With the reawakening of town life in the twelfth century, a wool market, a woollens weaving industry, and the market for cloth all profited from the shelter of city walls, where surpluses could be safely accumulated under the patronage of the counts of Flanders. Bruges was already included in the circuit of the Flemish cloth fairs at the beginning of the thirteenth century. The city’s entrepreneurs reached out to make economic colonies of England and Scotland’s wool-producing districts. English contacts brought Normandy grain and Gascon wines. Hanseatic ships filled the harbour, which had to be expanded beyond Damme to Sluis to accommodate the new cog-ships. In 1277, the first merchant fleet from Genoa appeared in the port of Bruges, first of the merchant colony that made Bruges the main link to the trade of the Mediterranean. This development opened not only the trade in spices from the Levant, but also advanced commercial and financial techniques and a flood of capital that soon took over the banking of Bruges. The Bourse opened in 1309 and developed into the most sophisticated money market of the Low Countries in the fourteenth century. By the time Venetian galleys first appeared, in 1314, they were latecomers.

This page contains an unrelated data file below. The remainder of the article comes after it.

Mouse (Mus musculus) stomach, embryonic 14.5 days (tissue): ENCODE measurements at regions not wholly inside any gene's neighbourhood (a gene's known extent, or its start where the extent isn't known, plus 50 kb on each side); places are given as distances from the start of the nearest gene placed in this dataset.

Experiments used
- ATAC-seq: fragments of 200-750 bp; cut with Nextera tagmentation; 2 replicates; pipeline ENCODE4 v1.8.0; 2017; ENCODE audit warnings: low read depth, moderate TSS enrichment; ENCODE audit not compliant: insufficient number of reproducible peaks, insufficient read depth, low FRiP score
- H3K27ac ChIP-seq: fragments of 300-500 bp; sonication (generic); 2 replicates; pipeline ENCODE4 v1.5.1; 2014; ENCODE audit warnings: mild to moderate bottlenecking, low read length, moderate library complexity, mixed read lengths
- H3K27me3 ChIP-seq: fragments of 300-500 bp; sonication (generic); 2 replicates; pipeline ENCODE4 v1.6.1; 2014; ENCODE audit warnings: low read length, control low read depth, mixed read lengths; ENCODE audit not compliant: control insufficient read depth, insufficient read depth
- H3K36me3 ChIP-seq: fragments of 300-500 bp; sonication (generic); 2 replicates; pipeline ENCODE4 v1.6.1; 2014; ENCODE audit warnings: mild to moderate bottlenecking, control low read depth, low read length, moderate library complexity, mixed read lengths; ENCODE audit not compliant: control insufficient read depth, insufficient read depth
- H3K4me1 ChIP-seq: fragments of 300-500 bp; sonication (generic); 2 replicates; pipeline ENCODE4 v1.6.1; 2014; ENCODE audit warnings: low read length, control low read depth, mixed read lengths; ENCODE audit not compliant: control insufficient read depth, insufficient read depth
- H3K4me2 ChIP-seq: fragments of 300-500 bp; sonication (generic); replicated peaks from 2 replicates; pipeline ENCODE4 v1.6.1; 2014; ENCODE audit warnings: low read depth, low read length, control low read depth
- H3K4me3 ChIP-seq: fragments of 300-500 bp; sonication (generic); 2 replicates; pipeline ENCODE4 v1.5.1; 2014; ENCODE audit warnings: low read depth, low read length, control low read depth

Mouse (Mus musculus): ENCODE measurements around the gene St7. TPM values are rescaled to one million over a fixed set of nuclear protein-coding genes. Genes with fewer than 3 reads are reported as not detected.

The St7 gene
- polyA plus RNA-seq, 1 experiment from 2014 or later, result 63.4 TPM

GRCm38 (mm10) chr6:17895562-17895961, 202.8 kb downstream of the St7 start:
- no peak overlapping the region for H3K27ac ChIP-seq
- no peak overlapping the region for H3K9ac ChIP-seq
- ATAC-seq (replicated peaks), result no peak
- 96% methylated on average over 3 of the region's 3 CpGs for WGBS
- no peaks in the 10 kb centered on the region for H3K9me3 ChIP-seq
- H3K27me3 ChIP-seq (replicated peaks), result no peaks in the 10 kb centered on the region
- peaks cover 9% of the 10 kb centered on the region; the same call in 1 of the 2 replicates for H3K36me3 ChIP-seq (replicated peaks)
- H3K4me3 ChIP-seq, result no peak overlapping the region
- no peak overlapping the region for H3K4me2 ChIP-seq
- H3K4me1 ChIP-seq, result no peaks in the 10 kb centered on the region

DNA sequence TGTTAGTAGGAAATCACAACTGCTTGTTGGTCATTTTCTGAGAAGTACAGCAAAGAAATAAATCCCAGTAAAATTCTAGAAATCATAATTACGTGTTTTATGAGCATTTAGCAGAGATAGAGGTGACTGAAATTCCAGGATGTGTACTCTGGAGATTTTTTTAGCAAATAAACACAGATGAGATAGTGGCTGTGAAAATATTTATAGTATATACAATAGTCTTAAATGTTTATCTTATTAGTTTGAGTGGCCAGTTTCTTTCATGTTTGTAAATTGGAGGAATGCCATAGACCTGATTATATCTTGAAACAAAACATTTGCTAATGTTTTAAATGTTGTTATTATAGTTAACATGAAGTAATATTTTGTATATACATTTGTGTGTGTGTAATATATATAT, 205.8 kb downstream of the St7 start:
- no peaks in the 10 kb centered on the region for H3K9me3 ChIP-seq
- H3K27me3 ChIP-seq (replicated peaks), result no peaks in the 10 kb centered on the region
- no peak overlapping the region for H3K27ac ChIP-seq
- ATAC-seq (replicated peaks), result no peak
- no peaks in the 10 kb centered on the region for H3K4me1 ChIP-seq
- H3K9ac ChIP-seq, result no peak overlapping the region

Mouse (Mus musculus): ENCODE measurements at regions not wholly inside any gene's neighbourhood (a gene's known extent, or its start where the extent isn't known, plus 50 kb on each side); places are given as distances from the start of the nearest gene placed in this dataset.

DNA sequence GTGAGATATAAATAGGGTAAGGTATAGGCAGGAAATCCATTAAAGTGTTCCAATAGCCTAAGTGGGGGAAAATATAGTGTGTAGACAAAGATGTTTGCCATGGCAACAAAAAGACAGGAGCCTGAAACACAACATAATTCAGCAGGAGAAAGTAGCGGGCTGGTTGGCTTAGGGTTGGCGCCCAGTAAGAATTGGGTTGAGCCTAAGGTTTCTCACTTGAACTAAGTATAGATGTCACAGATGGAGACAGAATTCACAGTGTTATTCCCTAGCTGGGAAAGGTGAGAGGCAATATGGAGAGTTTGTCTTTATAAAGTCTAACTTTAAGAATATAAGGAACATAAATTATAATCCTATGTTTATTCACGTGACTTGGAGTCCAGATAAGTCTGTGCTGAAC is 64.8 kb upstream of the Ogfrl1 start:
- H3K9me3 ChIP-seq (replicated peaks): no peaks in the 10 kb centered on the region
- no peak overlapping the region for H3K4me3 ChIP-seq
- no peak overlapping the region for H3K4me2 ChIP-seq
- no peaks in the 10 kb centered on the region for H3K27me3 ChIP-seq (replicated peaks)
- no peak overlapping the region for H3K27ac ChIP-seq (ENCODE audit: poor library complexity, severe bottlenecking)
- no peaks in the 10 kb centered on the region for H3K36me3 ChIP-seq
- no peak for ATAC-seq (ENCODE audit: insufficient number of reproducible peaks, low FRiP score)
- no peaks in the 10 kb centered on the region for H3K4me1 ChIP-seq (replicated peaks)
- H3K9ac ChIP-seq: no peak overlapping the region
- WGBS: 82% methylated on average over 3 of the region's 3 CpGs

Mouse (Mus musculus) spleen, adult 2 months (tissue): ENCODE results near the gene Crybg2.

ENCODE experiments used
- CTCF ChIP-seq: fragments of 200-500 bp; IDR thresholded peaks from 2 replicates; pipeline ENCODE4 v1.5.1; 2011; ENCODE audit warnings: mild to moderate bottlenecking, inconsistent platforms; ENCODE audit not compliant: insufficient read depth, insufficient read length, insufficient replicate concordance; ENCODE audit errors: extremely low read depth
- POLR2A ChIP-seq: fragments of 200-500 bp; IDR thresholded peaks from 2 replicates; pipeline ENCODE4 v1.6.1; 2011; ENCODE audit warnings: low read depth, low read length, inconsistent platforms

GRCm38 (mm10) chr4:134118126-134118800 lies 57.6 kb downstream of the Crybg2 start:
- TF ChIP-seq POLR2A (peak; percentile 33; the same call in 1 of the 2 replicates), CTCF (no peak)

Such wealth gave rise to social upheavals, which were for the most part harshly contained. In 1302, however, the population joined forces with the Count of Flanders against the French, culminating in the victory at the Battle of the Golden Spurs, fought near Kortrijk on July 11. The statue of Jan Breydel and Pieter de Coninc, the leaders of the uprising, can still be seen on the central market.